1. From the point of view of the industry incumbents, is the express mail industry attractive? How has Airborne survived, and recently prospered, in its industry? Is its success attributable to its capabilities, its position, or industry attractiveness?
The express mail industry can easily be considered an inherently tough industry to operate within given the myriad of factors that come into play, such as unions, government regulations, cost of technological advancement, and international borders to name a few. Despite this, the industry could be seen as offering opportunities, which could be seized by attracting customers based on the quality of the service being offered. Consequently, this also encouraged mimicking between competitors to a certain degree, were they would endeavor to secure growth and market share by eliminating the competitors competitive advantage. This was highly contrasted in the services that Federal Express (Fedex) and United Parcel Service (UPS) provided and developed in the 80’s and 90’s. Once a competitor came up with a formula that attracted the attention of potential customers, other incumbents were compelled to follow suit with similar services, or better yet, an improved version. The industry required service providers to invest in a complex and expensive infrastructure to be competitive in the express mail market. To achieve sustainability and a numerable market share, high volumes were important regardless of the high cost of “fedexing”. However, since the items being shipped normally had a high ratio of value to weight, the rates were accepted by customers, making the industry attractive for its high turnover. The attractiveness of the industry can however be carped when on-time delivery guarantees, alleged US Postal Service market manipulation, and emergence of fax and later email technology are taken into consideration. Airborne Express (ABX) found its niche amongst the major players (Fedex and UPS) by identifying the company’s core capability of servicing a certain category of customers and sticking to them. This meant that ABX was selective in their customer base and even went as far as to cancel relatively sizable accounts, which did not match the accounts ABX was primarily focused on keeping. ABX’s main capability was to tailor their services to the needs of their customers and thus win large accounts that were vital to their growth. ABX positioned themselves as a low-cost service provider by operating frugally from their owned hub in Wilmington, Ohio where they also operated a free trade zone, allowing them to reduce landing fees and property tax. As their main competitors, Fedex and UPS, invested heavily in technology to improve their services, ABX chose to rely more on their workforce while the technology was being tested by the two giants. A choice of less expensive fleet of aircraft was yet another cost saving measure but all of the measures taken to save cost allowed ABX to offer the lowest prices amongst the industry leaders. ABX’s success can therefore be considered to be largely attributed to both the company’s capability to keep cost down and to select a client base which best matched their capabilities and tailoring to those needs. This can also be construed as optimal positioning since it can be argued that if ABX had targeted exactly the same customer base as Fedex and UPS, they could have been wiped out by higher cost and an even tougher competition.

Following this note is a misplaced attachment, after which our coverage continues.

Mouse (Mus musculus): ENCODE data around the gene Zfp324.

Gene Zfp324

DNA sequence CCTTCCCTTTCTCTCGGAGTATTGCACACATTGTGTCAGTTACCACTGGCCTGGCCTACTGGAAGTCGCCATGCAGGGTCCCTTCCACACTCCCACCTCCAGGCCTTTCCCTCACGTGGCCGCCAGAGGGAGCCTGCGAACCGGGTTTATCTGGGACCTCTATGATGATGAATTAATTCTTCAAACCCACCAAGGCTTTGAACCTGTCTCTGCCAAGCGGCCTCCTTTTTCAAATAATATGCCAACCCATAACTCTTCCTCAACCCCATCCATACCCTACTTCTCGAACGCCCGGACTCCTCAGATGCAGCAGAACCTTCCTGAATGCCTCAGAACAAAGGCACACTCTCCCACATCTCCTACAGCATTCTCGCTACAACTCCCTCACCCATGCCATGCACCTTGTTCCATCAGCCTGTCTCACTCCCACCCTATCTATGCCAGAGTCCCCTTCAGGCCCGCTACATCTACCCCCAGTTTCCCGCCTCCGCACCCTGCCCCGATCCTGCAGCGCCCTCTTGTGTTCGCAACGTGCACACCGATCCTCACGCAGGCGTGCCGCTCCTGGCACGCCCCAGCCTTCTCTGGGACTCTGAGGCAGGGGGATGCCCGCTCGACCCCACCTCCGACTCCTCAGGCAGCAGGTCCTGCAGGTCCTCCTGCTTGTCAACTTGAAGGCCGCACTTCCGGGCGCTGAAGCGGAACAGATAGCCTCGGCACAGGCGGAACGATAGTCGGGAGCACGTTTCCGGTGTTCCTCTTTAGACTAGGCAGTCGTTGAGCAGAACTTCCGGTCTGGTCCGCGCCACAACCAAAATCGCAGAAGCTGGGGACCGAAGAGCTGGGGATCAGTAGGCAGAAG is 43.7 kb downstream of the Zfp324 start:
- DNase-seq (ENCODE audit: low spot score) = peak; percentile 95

2. Explain how Fred Smith was able to enter the express delivery industry?
Fred Smith identified the need for express mail to be carried on dedicated express mail carriers rather than continuing down the path it had done for decades i.e. being carried in the cargo hold of passenger aircraft. He saw and increasing demand for express mail to be delivered in a timely manner. This could not be done any longer by sending it on passenger aircraft that had schedules that were tailored to the...
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